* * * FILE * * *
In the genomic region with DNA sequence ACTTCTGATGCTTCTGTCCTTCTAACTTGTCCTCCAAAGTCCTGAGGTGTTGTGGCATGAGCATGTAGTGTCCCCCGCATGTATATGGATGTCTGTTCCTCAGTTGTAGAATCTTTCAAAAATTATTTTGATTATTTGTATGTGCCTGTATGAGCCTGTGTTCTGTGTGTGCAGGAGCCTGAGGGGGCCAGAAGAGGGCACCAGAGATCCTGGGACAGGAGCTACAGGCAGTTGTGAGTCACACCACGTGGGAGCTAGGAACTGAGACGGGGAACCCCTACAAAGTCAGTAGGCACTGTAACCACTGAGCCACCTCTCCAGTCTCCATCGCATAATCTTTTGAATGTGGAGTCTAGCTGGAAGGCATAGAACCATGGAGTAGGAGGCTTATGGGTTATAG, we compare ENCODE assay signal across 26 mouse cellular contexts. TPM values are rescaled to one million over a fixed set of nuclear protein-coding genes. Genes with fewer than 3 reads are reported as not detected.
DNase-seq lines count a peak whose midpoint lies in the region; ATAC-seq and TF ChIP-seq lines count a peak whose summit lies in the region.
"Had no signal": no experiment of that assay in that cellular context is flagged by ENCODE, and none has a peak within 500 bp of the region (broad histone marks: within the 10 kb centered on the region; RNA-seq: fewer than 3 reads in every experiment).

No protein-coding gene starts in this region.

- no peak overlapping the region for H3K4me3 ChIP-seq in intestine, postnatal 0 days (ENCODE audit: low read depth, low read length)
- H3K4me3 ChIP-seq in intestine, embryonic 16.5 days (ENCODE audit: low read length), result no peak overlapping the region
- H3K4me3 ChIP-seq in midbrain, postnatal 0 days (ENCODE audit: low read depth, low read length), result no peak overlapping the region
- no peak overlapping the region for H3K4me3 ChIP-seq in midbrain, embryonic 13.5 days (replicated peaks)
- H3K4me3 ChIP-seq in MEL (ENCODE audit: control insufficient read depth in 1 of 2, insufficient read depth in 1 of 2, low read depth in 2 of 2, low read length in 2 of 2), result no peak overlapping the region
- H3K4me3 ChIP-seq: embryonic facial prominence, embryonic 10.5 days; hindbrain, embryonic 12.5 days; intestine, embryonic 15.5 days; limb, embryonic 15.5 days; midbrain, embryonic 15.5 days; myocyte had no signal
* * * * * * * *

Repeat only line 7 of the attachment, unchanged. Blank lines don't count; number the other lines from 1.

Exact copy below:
- H3K4me3 ChIP-seq in midbrain, postnatal 0 days (ENCODE audit: low read depth, low read length), result no peak overlapping the region